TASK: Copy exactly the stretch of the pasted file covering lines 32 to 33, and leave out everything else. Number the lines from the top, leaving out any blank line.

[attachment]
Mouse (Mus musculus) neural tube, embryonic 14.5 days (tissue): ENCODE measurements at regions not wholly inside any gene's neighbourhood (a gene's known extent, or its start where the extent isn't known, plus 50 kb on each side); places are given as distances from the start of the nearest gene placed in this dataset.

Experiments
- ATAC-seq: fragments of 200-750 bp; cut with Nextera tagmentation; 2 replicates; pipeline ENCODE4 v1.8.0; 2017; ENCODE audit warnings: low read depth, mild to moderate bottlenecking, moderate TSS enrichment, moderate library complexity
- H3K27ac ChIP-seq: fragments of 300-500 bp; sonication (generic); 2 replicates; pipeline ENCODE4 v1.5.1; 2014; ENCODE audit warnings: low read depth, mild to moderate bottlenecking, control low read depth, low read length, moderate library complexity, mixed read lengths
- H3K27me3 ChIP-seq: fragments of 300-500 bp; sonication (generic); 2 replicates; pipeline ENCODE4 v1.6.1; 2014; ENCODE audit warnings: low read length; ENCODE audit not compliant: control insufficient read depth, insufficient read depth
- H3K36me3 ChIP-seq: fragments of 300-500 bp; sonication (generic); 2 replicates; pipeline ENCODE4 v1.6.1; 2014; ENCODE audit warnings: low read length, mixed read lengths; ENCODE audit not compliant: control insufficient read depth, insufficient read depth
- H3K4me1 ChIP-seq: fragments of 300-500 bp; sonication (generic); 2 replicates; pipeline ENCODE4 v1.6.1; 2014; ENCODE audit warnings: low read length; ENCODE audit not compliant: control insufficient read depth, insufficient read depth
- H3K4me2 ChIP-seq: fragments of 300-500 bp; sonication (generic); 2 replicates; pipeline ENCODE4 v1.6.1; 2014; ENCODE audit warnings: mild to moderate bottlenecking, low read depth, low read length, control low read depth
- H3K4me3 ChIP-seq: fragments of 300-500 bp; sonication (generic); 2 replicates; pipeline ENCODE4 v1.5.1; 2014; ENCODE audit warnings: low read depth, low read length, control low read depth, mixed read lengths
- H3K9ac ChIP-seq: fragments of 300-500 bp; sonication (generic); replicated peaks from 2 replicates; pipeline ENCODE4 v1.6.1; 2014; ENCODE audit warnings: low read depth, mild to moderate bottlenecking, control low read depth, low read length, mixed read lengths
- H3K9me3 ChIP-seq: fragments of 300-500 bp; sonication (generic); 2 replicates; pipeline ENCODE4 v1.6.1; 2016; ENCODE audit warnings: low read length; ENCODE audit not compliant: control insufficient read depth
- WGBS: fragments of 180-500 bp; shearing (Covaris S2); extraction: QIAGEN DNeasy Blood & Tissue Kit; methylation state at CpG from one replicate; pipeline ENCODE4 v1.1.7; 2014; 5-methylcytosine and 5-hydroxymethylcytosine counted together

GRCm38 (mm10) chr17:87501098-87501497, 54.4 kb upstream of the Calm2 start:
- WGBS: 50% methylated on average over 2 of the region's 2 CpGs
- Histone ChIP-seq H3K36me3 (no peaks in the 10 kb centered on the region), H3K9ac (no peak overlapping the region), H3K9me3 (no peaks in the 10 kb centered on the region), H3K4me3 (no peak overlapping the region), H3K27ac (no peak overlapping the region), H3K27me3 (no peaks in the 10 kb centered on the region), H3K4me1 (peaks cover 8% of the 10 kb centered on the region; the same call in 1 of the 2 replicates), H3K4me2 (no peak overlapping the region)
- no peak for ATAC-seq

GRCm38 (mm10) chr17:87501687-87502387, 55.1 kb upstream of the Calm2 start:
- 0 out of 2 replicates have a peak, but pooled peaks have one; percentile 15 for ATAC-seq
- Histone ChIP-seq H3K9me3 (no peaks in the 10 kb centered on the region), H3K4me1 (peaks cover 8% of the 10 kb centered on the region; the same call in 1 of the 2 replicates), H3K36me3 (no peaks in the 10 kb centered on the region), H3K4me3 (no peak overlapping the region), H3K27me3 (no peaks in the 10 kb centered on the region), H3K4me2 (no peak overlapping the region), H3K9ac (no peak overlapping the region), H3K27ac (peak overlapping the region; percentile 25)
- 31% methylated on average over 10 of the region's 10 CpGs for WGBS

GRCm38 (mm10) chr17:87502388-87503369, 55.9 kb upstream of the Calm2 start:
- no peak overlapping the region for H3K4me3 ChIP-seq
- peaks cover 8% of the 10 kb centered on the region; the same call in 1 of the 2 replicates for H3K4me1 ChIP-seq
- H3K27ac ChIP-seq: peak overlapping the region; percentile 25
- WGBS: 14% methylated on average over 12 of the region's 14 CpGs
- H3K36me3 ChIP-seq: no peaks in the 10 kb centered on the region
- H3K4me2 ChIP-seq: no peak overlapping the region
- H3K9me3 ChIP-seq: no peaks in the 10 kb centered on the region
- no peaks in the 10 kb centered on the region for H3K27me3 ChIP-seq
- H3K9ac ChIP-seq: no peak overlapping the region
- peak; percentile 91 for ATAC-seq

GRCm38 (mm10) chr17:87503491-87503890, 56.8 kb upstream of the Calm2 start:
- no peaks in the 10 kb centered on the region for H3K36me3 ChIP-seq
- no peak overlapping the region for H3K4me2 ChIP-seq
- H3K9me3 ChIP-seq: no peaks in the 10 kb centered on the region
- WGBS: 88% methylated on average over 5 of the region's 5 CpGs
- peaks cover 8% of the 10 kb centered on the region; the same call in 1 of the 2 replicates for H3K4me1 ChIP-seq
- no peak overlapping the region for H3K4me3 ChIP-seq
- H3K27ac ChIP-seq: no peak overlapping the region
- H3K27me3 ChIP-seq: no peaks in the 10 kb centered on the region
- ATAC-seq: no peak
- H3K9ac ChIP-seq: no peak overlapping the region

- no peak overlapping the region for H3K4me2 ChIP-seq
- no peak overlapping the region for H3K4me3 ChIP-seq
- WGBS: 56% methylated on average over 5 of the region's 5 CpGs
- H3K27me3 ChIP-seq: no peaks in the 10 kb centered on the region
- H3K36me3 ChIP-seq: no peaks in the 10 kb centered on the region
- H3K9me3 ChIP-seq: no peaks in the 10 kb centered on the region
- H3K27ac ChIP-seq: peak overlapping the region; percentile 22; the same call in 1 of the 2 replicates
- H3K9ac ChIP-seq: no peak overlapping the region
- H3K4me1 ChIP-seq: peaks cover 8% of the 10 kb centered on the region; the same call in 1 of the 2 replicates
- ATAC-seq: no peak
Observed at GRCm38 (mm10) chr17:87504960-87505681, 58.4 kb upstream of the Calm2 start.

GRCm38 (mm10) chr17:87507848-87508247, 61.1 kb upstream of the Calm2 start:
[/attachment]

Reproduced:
GRCm38 (mm10) chr17:87503491-87503890, 56.8 kb upstream of the Calm2 start:
- no peaks in the 10 kb centered on the region for H3K36me3 ChIP-seq